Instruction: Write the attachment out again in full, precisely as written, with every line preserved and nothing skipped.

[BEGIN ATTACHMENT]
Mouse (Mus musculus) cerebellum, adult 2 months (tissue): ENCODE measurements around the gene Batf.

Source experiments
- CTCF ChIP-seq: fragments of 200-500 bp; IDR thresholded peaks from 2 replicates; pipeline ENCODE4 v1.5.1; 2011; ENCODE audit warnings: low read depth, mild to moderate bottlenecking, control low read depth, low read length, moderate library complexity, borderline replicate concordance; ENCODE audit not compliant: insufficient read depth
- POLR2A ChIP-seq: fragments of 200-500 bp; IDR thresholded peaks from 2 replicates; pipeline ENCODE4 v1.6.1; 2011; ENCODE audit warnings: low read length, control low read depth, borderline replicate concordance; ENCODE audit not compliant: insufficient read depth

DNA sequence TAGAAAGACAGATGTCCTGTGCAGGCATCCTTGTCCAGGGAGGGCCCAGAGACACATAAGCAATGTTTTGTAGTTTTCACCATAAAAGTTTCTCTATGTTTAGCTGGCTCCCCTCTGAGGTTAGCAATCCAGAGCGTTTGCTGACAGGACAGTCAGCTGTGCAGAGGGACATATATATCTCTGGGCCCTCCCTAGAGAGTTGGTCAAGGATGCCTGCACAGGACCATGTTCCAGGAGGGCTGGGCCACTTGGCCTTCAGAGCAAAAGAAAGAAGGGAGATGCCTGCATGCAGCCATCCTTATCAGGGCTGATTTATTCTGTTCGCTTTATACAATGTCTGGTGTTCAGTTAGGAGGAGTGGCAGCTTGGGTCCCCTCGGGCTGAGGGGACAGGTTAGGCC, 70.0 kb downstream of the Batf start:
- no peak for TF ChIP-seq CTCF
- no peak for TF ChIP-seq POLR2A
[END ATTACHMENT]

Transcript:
Mouse (Mus musculus) cerebellum, adult 2 months (tissue): ENCODE measurements around the gene Batf.

Source experiments
- CTCF ChIP-seq: fragments of 200-500 bp; IDR thresholded peaks from 2 replicates; pipeline ENCODE4 v1.5.1; 2011; ENCODE audit warnings: low read depth, mild to moderate bottlenecking, control low read depth, low read length, moderate library complexity, borderline replicate concordance; ENCODE audit not compliant: insufficient read depth
- POLR2A ChIP-seq: fragments of 200-500 bp; IDR thresholded peaks from 2 replicates; pipeline ENCODE4 v1.6.1; 2011; ENCODE audit warnings: low read length, control low read depth, borderline replicate concordance; ENCODE audit not compliant: insufficient read depth

DNA sequence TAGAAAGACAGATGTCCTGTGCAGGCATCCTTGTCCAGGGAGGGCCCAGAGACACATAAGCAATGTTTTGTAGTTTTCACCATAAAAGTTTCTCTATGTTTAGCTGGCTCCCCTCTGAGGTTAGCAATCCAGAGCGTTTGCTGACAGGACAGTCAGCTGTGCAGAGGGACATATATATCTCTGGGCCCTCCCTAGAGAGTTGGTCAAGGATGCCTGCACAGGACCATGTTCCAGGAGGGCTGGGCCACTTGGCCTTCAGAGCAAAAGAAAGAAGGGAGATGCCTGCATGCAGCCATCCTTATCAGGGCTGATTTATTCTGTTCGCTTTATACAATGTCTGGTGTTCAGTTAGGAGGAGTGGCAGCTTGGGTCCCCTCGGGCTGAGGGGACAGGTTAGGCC, 70.0 kb downstream of the Batf start:
- no peak for TF ChIP-seq CTCF
- no peak for TF ChIP-seq POLR2A